Robin Hood Finance Limited


Corporates need funding. And banks are not lending as they once were. Many firms have reported a “crowding out” effect where banks lend to bigger firms, whilst smaller ones really suffer the squeeze. Three key approaches are trade receivables (book debtors) securitisation; supplier or supply chain financing; and extended credit.

Trade receivables

  • Securitisation of trade receivables is still being done by several banks. It can give medium-sized firms access to the (rated) capital markets without them having to be rated themselves [Article “Beat the Liquidity Crunch”]
  • The trade receivables securitisation market in Europe is over USD40bn equivalent, and rated deals have been done down to EUR3m in size.
  • This can be a valuable alternative source of liquidity for corporates.

Supplier financing

  • This is where the credit of the buyer is used to raise funding for the seller.
  • A medium-sized seller often has receivables due from one or more strong companies, which it is funding with expensive and scarce bank lines. So it has a high-quality asset (the receivable from the strong company) which it is funding at overdraft rates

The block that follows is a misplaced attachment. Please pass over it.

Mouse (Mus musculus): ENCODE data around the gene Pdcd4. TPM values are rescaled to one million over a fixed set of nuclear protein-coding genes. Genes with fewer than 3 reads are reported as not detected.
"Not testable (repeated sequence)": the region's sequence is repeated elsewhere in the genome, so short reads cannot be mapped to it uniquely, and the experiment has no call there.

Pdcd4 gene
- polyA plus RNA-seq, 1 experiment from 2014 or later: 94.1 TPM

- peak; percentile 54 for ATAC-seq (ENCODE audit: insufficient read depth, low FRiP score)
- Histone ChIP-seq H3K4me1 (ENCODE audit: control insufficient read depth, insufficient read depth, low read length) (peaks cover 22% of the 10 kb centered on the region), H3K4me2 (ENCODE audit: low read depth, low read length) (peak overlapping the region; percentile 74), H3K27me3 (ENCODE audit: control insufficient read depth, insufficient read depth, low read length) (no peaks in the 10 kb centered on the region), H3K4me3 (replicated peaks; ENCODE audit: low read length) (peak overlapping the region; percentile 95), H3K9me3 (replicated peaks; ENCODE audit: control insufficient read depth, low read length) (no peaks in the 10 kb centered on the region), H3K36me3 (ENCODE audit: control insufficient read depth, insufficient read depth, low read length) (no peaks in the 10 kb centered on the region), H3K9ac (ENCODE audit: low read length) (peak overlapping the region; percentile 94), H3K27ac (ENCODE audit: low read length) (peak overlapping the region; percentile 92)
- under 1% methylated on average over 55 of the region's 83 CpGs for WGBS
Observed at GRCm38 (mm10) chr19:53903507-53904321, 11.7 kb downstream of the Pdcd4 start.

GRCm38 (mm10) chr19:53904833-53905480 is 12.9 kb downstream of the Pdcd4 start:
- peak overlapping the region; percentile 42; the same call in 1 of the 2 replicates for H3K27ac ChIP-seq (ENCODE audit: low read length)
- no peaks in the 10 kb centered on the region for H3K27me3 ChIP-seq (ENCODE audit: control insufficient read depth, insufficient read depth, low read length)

• .

Supplier financing closes the circle by raising money against the stronger buyer’s credit


Extended credit

  • In some cases it is possible to grant the buyer extended credit, e.g. 120 days, and pay the supplier up front. The buyer gets more days’ credit, which finances his working capital. This can be inexpensive overall since the seller usually gives a discount for cash settlement.
  • Why does the seller do this? Even in boom times, sellers offer a discount for early settlement, since sellers prefer having cash up front rather than funding debtors with expensive and scarce bank lines, and having to spend time chasing payments. All parties benefit-except of course the banks!

RHF is there to

  • Help work out what can be done, and the best way to do it (feasibility)
  • Prepare the customer for the due diligence process, including rating when appropriate
  • Identify the best arranger and negotiate the best deal
  • Help to see the deal through to completion as quickly and efficiently as possible.